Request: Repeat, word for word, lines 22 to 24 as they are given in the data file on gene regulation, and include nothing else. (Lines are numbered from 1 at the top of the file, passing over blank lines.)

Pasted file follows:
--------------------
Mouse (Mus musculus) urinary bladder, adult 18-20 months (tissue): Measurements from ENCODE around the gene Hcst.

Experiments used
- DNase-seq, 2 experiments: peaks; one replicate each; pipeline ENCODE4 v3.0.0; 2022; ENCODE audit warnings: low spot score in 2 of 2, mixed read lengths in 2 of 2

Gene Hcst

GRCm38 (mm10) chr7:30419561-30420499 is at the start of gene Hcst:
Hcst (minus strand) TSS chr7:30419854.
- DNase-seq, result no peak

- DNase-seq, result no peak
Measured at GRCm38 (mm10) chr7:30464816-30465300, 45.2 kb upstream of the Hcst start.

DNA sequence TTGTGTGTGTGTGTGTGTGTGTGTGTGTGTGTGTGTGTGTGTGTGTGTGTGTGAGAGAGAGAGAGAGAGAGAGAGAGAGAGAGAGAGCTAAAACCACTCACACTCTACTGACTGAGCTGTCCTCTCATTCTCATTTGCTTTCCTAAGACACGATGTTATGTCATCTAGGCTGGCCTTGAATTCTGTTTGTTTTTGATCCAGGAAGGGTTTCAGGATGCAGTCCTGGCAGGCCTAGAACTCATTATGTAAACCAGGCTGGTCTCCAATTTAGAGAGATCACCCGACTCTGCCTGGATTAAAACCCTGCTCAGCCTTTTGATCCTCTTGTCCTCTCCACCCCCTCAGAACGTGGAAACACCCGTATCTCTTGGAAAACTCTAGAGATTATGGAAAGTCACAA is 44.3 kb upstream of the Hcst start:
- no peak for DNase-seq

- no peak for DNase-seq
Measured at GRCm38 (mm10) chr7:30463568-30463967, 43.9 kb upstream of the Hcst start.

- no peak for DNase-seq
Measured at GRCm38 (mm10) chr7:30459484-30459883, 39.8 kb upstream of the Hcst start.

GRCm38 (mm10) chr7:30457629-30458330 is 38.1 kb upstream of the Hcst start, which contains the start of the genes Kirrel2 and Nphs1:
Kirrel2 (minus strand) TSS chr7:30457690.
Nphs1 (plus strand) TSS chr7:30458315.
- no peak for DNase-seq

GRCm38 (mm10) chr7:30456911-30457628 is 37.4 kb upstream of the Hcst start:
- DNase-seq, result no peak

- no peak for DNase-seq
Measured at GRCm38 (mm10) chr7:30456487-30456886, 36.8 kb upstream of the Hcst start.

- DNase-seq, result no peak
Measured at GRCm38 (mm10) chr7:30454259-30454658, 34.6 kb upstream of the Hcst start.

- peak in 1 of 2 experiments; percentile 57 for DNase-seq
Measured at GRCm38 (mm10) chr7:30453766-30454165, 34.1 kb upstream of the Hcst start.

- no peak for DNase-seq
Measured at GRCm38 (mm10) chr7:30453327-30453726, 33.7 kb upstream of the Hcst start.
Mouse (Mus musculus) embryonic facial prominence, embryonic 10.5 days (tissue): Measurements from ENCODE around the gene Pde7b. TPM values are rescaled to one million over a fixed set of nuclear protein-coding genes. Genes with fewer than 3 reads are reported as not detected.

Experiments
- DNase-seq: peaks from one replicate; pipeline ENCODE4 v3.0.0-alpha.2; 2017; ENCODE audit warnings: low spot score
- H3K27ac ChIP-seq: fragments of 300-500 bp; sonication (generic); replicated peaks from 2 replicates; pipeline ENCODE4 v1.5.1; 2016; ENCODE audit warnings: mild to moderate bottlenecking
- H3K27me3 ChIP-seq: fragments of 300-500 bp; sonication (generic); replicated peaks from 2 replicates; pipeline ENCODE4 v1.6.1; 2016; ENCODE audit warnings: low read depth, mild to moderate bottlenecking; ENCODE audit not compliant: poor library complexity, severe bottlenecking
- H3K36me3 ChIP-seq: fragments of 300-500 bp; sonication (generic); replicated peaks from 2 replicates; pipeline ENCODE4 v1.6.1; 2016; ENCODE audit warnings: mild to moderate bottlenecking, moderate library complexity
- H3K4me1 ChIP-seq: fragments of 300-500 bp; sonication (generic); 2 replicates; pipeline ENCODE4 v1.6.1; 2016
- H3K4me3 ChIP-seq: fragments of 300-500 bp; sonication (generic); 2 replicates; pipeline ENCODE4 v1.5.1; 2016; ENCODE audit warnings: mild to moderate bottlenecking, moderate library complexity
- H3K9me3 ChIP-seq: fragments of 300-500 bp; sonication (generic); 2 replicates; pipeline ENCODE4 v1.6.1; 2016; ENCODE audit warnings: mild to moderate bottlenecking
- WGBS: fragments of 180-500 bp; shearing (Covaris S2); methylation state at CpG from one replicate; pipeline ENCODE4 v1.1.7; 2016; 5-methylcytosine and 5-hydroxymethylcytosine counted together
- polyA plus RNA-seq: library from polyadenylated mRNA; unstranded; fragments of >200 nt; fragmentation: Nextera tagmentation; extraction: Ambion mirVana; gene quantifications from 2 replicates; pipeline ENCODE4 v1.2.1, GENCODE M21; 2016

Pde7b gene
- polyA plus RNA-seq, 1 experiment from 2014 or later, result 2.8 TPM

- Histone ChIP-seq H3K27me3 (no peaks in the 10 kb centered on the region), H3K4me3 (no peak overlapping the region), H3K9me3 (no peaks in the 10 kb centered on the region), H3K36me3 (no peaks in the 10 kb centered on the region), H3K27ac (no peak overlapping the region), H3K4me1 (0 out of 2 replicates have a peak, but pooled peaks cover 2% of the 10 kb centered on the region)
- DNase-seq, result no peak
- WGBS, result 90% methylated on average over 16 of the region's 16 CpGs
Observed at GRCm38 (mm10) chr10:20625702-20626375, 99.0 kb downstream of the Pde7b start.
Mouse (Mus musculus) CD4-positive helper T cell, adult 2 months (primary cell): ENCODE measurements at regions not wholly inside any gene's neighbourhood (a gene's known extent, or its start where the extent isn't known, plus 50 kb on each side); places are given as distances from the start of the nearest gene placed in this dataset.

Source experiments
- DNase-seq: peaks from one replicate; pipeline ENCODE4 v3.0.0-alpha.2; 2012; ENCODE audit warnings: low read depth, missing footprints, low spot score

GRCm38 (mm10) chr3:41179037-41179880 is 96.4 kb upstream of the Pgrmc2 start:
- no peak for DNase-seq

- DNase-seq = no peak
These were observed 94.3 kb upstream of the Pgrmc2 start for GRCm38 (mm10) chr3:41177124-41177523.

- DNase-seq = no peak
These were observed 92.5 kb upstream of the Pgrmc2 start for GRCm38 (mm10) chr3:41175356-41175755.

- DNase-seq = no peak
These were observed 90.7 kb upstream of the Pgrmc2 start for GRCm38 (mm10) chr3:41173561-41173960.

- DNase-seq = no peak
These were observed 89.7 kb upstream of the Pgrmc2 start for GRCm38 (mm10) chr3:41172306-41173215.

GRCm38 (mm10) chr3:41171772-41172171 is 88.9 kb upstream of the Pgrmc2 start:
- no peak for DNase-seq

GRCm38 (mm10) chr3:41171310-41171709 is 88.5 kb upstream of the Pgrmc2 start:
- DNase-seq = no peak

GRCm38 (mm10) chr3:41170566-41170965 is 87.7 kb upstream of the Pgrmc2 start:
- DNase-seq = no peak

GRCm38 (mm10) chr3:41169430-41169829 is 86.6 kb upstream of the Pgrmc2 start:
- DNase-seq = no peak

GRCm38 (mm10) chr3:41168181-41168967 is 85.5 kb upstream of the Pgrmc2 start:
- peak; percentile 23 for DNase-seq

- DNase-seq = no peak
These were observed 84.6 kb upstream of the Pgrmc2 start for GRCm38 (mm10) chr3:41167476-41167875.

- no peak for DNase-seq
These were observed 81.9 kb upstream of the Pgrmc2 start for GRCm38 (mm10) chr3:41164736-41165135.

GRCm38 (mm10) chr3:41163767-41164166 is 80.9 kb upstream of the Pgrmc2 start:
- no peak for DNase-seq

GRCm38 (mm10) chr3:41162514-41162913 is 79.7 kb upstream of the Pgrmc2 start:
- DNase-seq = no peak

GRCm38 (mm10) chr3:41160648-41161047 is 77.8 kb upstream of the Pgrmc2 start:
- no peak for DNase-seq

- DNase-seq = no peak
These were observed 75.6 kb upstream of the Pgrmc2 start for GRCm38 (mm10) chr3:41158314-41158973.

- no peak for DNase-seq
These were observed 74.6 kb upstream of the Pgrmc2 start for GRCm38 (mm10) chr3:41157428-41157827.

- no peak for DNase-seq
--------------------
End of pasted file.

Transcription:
- no peak for DNase-seq
Measured at GRCm38 (mm10) chr7:30456487-30456886, 36.8 kb upstream of the Hcst start.

- DNase-seq, result no peak